"We are losing our attitude of wonder, of contemplation, of listening to creation and thus we no longer manage to interpret within it what Benedict XVI calls 'the rhythm of the love-story between God and man.'"
+ Pope Francis
Seeing through another person’s lens
When two intelligent, well-meaning people have access to the same information, shouldn’t they come to the same conclusions? Not necessarily. As we know from hot-button issues like gun control, immigration, and, yes, climate change, it turns out that there’s more to encountering new data than the data itself.
There’s also the lens we use to bring focus to our world. And that lens has a lot to do with how we position new data within pre-existing expectations.
All this can end up causing hostilities and a culture of distrust—which our ancient enemy is only too happy to encourage. And so we need to understand why you and I and the person across the aisle can share so much in common but be so divided by issues like climate change.
For help, I turned to Dr. Ellen Peters, Professor of Psychology and Director of the Decision Sciences Collaborative at The Ohio State University. I heard Dr. Peters speak at work in a webinar she gave in April for the group Great Lakes Climate. Soon after I emailed her to share her thoughts with Catholic Ecology. She kindly agreed.
“Humans really want to be logical,” Dr. Peters explained. “We want to take into account all the information and integrate it and make the best decisions possible.”
But taking in all the data around us “is not possible for us. There’s just too much information. We don’t have enough time. There are so many options and ways to turn. So we end up having to take some cognitive shortcuts in order to be able to cope with the mass of information that we’re faced with every day.”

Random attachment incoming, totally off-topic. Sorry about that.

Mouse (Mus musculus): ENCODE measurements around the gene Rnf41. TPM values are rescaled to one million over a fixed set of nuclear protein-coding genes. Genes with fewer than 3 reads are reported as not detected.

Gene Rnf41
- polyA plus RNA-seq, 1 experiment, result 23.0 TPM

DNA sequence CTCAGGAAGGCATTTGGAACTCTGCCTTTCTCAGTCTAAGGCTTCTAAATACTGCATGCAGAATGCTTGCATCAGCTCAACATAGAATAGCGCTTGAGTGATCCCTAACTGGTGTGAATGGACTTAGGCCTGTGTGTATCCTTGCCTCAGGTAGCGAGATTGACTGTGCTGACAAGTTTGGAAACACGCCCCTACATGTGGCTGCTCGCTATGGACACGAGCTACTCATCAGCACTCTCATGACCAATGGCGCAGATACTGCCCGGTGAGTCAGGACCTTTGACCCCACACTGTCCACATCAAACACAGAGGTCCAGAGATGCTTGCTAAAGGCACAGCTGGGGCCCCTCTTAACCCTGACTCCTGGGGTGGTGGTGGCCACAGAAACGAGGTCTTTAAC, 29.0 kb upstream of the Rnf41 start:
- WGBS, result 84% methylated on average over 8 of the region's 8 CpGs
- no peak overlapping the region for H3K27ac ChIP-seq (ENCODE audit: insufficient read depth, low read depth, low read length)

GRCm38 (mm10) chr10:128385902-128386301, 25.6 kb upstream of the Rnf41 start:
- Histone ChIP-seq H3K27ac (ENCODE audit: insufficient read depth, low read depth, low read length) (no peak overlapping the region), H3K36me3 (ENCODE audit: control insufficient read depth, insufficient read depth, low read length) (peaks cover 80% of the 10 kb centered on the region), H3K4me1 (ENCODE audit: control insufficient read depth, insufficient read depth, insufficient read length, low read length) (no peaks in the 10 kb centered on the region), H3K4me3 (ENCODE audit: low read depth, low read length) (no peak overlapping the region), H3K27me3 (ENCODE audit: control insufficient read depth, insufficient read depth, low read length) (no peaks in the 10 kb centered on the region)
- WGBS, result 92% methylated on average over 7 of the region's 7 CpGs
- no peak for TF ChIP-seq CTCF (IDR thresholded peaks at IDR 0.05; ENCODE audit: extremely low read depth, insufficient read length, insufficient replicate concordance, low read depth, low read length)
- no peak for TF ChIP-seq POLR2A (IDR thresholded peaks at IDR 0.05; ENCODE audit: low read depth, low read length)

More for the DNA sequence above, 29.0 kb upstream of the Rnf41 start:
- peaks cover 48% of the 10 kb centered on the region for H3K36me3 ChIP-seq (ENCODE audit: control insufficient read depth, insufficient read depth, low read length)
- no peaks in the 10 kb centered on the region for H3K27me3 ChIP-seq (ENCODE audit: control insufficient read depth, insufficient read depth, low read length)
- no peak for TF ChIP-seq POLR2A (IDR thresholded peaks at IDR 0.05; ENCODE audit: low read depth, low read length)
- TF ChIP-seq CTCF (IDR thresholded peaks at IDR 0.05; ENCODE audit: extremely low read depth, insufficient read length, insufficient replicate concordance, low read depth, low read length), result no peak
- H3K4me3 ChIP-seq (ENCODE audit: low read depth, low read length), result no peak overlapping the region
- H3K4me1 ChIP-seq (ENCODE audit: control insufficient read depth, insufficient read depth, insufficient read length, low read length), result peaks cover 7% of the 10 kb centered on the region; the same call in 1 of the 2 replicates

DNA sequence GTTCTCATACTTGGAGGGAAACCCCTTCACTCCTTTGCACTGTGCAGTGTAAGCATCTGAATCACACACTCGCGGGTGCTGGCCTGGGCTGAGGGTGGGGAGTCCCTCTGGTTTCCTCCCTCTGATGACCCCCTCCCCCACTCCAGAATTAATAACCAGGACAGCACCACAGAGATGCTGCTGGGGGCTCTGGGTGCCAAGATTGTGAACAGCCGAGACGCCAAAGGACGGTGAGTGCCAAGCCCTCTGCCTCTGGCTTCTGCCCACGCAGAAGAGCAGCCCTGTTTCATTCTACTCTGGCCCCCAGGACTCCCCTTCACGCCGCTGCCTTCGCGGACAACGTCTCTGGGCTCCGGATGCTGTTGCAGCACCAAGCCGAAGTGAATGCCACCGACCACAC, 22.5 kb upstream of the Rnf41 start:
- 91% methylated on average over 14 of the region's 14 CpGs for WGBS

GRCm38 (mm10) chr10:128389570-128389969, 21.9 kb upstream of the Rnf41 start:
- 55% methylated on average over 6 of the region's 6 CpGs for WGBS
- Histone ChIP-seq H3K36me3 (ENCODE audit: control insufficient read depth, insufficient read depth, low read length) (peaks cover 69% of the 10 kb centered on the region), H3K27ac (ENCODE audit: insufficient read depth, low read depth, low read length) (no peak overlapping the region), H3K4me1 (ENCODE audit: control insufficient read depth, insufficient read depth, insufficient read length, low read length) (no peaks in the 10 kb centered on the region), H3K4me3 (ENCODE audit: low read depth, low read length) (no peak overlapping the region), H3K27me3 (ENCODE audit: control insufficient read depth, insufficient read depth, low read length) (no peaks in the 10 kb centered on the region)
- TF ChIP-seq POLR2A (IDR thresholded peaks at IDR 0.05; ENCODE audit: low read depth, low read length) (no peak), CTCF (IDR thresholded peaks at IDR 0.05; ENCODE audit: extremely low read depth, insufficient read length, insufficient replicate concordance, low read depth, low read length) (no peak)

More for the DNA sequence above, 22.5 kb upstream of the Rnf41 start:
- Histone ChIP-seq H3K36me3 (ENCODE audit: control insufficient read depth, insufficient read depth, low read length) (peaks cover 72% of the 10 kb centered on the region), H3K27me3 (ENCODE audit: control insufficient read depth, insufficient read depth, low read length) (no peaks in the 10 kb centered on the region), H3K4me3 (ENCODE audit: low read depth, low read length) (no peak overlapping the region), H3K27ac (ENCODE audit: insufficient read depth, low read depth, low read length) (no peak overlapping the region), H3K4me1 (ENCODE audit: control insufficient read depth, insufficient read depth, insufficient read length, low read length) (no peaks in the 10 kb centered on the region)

And part of how we cope is to perceive the world around us based on what we want to see and what we want to believe, Dr. Peters said.
The technical term for this is “selective perception.”
Because two people can "see" the world differently—that is, we can stress different elements of reality in our models of world—we often unconsciously select what to perceive and accept. Some of us structure the world hierarchically (with a focus on the individual person) while others see the world in an egalitarian way (and thus focus on the communal).
In the realm of climate change—which inherently demands a global response, or at least the response of very big organizations, like governments—those of us who champion the individual person may feel threatened by the logical conclusions of accepting climate change blame and the adaptation and mitigation necessities needed to fix what is broken. Those of us who champion communal living will, on the other hand, be comfortable with the opportunities presented by the needed responses.
Hence we have debates about climate (and other issues) that take place today.
Making matters worse, Dr. Peters said, is that research shows that people who are more literate in science or math tend to be more selective about new data. That is, they have more capabilities to reason why or why not they should accept what they’re hearing. This was a major point in Dr. Peters’ webinar: divergence on an issue grows in populations with higher scientific capabilities. And this is, of course, exactly what we see in the issue of accepting or rejecting climate change science.